· Strategic foundations: this relates to the foundational frameworks and processes that support and sustain FSRA. The flagship responsibility with this objective is to effectively lead FSRA’s enterprise-wide strategic and business planning process.
· Policy leadership: the Office will identify and address issues and opportunities that are multi-sectorial, allowing FSRA to broaden its reach and understanding of Ontario consumers.
An important caveat was noted: the Office does not deal with consumer inquiries or complaints directly – FSRA has a separate centre for that. The Office is also not responsible for the delivery of FSRA consumer educational activities.
Stuart Wilkinson then highlighted the Office’s achievements to date. In terms of consumer-focused endeavours, the Office created a Consumer Advisory Panel whose main function is to inform FSRA of consumer perspectives and provide feedback on a variety of industry-specific topics. The Panel is now in its fourth year of operation and has allowed for a high quality of engagement between FSRA and its members. The Panel not only generates interesting discussions but it provides important and insightful feedback from industry stakeholders. The Office’s research efforts have also been successful, and it is now generating insightful publications summarizing consumers’ voices. Each publication also includes a responsive plan-of-action on how the Office plans on using or acting upon its findings.
Regarding its strategic foundation objectives, the Office is a few weeks away from publishing its proposed Statement of Priorities for feedback. Finally, in terms of policy leadership, the Office is responsible for some FSRA publications, including a framework for complaints resolution and a recent consultation draft of guidance on IT risk management. It also has also created an internal framework for the use of disclosure as a consumer protection tool, which has been shared with and presented to many of its regulator peers. This has helped the Office to take a more thoughtful approach as an organization to how and when it thinks of disclosure as a viable tool for achieving positive consumer outcomes.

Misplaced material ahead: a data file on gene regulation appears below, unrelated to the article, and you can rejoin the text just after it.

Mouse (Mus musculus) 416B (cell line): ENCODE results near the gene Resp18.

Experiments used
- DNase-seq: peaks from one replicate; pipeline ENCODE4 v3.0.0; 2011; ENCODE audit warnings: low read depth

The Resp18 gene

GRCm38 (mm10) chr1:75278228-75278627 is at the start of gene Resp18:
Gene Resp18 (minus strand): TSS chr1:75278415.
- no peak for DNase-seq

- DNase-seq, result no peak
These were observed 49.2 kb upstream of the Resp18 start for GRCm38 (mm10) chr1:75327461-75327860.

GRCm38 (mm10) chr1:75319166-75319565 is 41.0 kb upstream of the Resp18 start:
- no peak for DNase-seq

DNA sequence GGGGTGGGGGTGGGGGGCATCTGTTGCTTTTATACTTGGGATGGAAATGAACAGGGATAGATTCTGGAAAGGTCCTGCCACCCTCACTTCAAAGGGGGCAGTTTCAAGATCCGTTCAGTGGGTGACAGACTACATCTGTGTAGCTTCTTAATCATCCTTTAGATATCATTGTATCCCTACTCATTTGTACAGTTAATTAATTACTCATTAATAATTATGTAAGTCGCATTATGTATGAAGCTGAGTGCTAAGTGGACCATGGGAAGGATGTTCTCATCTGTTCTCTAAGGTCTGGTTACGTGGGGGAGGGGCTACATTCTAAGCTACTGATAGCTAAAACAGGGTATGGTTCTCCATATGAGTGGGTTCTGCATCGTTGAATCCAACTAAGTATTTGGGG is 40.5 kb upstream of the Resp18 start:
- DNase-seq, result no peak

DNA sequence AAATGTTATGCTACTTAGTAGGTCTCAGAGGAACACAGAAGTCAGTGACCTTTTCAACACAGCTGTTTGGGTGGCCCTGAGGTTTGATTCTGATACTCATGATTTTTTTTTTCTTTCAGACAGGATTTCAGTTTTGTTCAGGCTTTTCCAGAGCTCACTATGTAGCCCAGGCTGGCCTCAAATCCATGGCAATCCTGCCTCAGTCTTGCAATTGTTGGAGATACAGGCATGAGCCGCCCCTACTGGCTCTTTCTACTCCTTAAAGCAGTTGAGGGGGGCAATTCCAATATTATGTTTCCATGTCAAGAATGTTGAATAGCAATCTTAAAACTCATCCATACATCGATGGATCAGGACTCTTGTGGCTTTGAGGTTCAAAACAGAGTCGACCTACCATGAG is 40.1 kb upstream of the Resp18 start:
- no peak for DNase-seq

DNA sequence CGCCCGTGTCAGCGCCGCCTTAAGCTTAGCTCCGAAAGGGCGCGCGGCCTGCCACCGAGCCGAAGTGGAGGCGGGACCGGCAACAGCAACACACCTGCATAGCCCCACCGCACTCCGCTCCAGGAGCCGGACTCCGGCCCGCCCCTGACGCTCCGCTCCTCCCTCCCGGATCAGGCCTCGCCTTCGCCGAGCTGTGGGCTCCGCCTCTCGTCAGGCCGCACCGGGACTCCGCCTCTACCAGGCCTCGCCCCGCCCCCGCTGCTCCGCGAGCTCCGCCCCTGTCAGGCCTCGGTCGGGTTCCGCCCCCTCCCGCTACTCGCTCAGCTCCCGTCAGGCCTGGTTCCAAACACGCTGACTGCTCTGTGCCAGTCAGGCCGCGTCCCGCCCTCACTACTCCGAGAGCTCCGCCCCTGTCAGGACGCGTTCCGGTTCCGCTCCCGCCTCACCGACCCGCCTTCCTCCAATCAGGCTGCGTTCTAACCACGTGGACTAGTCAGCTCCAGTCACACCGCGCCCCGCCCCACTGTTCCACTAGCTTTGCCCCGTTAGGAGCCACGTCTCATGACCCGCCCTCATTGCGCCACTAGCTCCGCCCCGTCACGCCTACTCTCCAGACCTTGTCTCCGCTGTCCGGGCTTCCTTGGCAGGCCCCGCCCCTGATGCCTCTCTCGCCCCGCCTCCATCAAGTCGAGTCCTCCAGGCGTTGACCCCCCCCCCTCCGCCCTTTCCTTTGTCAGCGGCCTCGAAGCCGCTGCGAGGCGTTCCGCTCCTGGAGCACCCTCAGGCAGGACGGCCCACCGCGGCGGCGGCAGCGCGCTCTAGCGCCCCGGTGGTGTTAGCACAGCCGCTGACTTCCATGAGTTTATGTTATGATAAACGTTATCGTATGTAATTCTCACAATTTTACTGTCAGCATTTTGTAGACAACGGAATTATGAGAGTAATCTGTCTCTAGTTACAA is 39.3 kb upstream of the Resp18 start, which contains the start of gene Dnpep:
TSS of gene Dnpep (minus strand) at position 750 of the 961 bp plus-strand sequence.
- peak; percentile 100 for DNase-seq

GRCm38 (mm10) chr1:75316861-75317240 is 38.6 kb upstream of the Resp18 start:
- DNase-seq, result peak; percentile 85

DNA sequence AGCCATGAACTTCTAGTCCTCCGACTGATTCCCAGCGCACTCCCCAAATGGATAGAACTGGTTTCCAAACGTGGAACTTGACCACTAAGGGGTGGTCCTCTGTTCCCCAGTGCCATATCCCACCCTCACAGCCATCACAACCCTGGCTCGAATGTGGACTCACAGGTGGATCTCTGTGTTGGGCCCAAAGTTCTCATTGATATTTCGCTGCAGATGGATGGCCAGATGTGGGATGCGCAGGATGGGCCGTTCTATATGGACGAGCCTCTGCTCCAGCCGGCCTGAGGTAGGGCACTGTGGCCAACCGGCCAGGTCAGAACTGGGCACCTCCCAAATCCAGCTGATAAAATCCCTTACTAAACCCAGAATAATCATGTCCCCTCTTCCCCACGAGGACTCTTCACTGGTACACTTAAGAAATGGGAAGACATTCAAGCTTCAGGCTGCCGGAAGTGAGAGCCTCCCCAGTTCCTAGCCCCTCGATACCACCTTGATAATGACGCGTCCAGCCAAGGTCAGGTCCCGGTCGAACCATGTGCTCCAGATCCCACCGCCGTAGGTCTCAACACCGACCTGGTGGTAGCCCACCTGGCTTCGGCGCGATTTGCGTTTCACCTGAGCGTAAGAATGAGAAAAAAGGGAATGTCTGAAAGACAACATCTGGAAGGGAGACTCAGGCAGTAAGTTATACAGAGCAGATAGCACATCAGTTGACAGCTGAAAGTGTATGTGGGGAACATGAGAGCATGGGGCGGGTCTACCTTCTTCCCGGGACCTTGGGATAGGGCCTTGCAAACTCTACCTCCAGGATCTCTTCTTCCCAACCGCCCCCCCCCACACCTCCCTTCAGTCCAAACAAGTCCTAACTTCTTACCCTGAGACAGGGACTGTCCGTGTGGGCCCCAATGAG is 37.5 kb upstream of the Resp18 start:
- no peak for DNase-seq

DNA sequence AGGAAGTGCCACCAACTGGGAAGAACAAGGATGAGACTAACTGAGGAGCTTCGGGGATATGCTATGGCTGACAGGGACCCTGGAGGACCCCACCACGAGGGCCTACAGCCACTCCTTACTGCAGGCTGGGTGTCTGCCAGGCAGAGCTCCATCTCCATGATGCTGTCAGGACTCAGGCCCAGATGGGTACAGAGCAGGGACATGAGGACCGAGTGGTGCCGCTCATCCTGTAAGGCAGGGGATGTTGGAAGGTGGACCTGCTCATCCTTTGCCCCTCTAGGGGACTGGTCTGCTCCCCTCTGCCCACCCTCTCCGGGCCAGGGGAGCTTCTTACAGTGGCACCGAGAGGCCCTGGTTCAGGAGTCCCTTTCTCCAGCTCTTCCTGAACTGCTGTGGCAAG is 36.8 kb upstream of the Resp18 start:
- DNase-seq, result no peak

Stuart Wilkinson then touched upon the ways in which the Office impacts CAFII members, the primary and perhaps most immediate impact being that CAFII members now have a regulator actively trying to work alongside them to understand Ontario consumers. This increasingly collaborative environment also indicates an industry shift in thinking towards a more consumer-centric model. That being said, there is still much work that needs to be done. Stuart Wilkinson identified two specific items: sharing consumer research and improving its external-facing processes. These are top priorities because the Office wants interactions with stakeholders, such as CAFII members, to be more efficient and informed. One such way FSRA and the Office have made efforts to improve their external-facing process is by making this the longest consultation period to date for their priorities.
Keith Martin mentioned that protecting consumers can be challenging because as a group they are not organized, not funded, and do not have one focused perspective. Stuart Wilkinson said that he completely agreed, and he said that insurance protection was critically important to Ontarians. A consumer-centric approach already exists within the insurance sector, and FSRA is aligned with that focus. A focus on vulnerable consumers is particularly important for FSRA going forward. Keith Martin noted that the insurance relationship with consumers is entirely based on trust, and what FSRA wants and what the industry is foundationally based on is completely aligned, and Stuart Wilkinson said that he was completely in agreement on that: “There is really strong alignment between all parties.”
Finally, the virtual fireside chat concluded with a brief explanation of the Office’s plans for the rest of 2023 and beyond. Of continued interest, the Office’s objectives include transforming its strategy and business planning process; publishing final guidance on IT risk management; launching its new approach to using proceeds from enforcement; and continuing to conduct and publish research results. However, aside from those objectives, Stuart Wilkinson indicated that one of the future goals for FSRA and the Consumer Office is to increase understanding and efforts around the treatment of vulnerable consumers across sectors. FSRA and the Consumer Office will be reaching out to CAFII members to ask for input and insight on this topic.